Year 3 - cut every other plant down to ground level. This leaves half of the plants to continue the screening effect, while the other half grow. The coppiced plants will provide you with the colourful stems for the winter, while the older ones will only have color on their new growth. The older plants may be pruned to whatever height you wish.

Year 4 - coppice the 2 year old plants

If you coppice every spring, it is unlikely that any further pruning will need to be done. If you leave some for 2 years, then you may have to prune them to keep them the size you want.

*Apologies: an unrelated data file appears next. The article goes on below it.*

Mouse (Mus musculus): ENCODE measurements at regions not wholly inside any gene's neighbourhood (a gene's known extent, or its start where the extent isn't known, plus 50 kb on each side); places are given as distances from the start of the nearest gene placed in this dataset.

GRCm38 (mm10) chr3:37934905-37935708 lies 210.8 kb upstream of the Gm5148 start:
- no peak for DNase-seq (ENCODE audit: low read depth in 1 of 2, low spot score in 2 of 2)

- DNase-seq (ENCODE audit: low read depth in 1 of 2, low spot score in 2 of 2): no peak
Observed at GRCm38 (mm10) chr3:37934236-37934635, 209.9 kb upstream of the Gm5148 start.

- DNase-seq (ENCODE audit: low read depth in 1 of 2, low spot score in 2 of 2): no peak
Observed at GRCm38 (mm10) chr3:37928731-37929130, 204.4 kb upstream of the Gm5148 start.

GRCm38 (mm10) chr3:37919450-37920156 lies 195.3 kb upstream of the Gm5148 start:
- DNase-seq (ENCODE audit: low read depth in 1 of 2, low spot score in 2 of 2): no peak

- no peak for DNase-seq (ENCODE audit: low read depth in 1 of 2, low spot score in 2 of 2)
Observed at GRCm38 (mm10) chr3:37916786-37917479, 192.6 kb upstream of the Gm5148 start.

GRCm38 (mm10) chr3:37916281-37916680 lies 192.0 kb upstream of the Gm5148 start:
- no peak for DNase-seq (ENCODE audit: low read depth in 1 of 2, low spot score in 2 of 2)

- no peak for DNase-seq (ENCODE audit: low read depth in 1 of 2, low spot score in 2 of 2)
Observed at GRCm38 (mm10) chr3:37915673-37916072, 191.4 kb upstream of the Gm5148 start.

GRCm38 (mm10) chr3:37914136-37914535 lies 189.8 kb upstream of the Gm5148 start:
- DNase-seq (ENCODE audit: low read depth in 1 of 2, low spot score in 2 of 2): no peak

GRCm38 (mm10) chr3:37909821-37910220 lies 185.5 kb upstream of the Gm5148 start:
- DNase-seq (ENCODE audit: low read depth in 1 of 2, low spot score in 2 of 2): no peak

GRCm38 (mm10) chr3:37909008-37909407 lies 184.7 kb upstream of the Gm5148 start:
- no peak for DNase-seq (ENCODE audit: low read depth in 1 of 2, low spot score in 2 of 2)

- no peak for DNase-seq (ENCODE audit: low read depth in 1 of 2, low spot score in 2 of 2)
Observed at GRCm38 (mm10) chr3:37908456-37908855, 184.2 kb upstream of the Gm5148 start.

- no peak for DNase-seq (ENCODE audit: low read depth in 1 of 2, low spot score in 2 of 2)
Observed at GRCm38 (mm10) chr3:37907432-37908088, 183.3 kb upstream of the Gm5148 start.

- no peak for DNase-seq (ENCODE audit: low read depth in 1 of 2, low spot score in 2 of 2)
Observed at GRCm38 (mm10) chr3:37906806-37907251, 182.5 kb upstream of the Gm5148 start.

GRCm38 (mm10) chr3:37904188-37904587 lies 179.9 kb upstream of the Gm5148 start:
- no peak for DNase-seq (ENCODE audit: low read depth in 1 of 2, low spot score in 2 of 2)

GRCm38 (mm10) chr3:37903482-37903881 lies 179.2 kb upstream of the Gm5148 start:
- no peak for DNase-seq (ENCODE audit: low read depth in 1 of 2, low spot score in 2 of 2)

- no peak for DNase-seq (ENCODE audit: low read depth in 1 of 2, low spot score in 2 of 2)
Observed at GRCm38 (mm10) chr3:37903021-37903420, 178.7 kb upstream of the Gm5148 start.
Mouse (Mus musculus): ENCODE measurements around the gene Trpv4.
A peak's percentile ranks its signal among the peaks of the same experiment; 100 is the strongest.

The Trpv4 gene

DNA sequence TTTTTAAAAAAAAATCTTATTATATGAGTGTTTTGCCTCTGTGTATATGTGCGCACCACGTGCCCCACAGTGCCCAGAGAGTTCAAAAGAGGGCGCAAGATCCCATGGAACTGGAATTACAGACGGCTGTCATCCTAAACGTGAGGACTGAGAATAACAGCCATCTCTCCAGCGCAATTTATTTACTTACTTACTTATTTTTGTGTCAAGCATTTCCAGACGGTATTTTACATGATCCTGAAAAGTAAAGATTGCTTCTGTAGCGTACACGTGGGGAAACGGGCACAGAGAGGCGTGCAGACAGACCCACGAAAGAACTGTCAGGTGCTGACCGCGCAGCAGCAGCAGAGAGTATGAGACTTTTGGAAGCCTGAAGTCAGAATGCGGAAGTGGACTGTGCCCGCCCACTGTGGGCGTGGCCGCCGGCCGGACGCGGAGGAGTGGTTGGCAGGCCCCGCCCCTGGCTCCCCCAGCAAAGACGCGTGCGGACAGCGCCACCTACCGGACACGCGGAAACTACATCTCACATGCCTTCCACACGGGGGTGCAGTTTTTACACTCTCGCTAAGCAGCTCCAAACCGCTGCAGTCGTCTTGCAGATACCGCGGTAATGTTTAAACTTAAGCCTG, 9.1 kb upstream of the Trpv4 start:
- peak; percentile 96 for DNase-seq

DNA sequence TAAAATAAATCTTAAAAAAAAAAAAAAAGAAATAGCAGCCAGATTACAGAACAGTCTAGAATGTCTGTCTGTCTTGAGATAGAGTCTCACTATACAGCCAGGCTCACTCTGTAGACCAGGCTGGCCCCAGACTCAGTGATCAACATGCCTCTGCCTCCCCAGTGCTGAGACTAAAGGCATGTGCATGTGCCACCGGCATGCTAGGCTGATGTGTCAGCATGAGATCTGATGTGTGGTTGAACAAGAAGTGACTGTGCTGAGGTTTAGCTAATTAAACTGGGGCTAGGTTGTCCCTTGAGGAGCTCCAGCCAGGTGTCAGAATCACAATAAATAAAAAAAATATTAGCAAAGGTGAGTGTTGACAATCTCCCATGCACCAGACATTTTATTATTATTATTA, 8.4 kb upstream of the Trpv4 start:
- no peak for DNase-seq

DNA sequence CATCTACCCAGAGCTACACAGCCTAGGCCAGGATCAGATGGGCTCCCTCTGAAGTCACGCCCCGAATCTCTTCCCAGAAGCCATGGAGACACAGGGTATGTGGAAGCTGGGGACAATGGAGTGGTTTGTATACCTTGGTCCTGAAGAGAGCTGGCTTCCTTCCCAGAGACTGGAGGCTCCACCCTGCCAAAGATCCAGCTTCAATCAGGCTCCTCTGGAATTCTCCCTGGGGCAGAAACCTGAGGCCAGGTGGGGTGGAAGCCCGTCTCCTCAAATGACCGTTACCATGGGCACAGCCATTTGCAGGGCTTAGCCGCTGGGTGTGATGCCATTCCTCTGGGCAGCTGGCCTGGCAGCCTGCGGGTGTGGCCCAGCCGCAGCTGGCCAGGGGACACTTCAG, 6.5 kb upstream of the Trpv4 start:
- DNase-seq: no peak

You might want to plant in 2 staggered rows for additional screening and/or winter color (see #6).


  • you have a screening effect all year


  • screening in early spring will not be as dense as in #6

Suitable willows:

Technique #2 - Coppiced

Plant willows a minimum of 2' apart (for a dense screen, or further apart for a slightly looser one). Coppice (cut to the ground) all the willow plants every spring/late winter. See our page on Pruning Willows for Ornamental Effect for more information.

Cut all willows to the ground every spring.


  • the resulting new growth, particularly on some of the varieties, is colorful and will provide you with great winter interest.
  • the resulting screen is quite narrow


  • there will be no screening effect for a few weeks while the willow stumps grow rods again

Suitable willows:

  • same list as in Technique #1 above